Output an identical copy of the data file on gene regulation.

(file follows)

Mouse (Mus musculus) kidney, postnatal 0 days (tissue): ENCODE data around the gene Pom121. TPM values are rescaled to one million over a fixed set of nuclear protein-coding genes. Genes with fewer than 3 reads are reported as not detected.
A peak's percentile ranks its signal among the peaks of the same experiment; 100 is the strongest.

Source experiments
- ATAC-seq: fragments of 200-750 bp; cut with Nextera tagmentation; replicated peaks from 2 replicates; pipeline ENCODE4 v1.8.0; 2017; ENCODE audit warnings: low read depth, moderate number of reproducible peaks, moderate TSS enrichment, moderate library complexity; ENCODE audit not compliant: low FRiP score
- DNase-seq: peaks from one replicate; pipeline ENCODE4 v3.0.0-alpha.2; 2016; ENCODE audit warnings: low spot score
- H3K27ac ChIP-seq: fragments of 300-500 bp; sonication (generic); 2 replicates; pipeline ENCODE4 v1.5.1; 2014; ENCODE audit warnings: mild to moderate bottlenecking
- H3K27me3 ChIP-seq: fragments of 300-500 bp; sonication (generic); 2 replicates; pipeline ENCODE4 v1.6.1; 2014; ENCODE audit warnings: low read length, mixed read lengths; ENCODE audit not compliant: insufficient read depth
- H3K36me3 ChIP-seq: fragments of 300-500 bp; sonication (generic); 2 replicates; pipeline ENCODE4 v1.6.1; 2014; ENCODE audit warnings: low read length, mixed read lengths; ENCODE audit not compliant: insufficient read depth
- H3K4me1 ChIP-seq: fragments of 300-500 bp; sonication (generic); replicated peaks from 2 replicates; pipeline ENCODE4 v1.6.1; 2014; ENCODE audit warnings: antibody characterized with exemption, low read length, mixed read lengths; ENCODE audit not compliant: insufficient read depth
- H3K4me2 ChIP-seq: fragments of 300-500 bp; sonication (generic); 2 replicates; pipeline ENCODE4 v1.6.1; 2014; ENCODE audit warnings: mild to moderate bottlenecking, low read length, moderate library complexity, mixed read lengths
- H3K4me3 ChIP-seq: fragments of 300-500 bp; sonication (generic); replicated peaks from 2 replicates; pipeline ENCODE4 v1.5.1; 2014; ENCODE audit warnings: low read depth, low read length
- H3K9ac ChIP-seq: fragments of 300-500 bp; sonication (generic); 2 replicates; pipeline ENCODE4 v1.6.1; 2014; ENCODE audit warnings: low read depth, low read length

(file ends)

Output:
Mouse (Mus musculus) kidney, postnatal 0 days (tissue): ENCODE data around the gene Pom121. TPM values are rescaled to one million over a fixed set of nuclear protein-coding genes. Genes with fewer than 3 reads are reported as not detected.
A peak's percentile ranks its signal among the peaks of the same experiment; 100 is the strongest.

Source experiments
- ATAC-seq: fragments of 200-750 bp; cut with Nextera tagmentation; replicated peaks from 2 replicates; pipeline ENCODE4 v1.8.0; 2017; ENCODE audit warnings: low read depth, moderate number of reproducible peaks, moderate TSS enrichment, moderate library complexity; ENCODE audit not compliant: low FRiP score
- DNase-seq: peaks from one replicate; pipeline ENCODE4 v3.0.0-alpha.2; 2016; ENCODE audit warnings: low spot score
- H3K27ac ChIP-seq: fragments of 300-500 bp; sonication (generic); 2 replicates; pipeline ENCODE4 v1.5.1; 2014; ENCODE audit warnings: mild to moderate bottlenecking
- H3K27me3 ChIP-seq: fragments of 300-500 bp; sonication (generic); 2 replicates; pipeline ENCODE4 v1.6.1; 2014; ENCODE audit warnings: low read length, mixed read lengths; ENCODE audit not compliant: insufficient read depth
- H3K36me3 ChIP-seq: fragments of 300-500 bp; sonication (generic); 2 replicates; pipeline ENCODE4 v1.6.1; 2014; ENCODE audit warnings: low read length, mixed read lengths; ENCODE audit not compliant: insufficient read depth
- H3K4me1 ChIP-seq: fragments of 300-500 bp; sonication (generic); replicated peaks from 2 replicates; pipeline ENCODE4 v1.6.1; 2014; ENCODE audit warnings: antibody characterized with exemption, low read length, mixed read lengths; ENCODE audit not compliant: insufficient read depth
- H3K4me2 ChIP-seq: fragments of 300-500 bp; sonication (generic); 2 replicates; pipeline ENCODE4 v1.6.1; 2014; ENCODE audit warnings: mild to moderate bottlenecking, low read length, moderate library complexity, mixed read lengths
- H3K4me3 ChIP-seq: fragments of 300-500 bp; sonication (generic); replicated peaks from 2 replicates; pipeline ENCODE4 v1.5.1; 2014; ENCODE audit warnings: low read depth, low read length
- H3K9ac ChIP-seq: fragments of 300-500 bp; sonication (generic); 2 replicates; pipeline ENCODE4 v1.6.1; 2014; ENCODE audit warnings: low read depth, low read length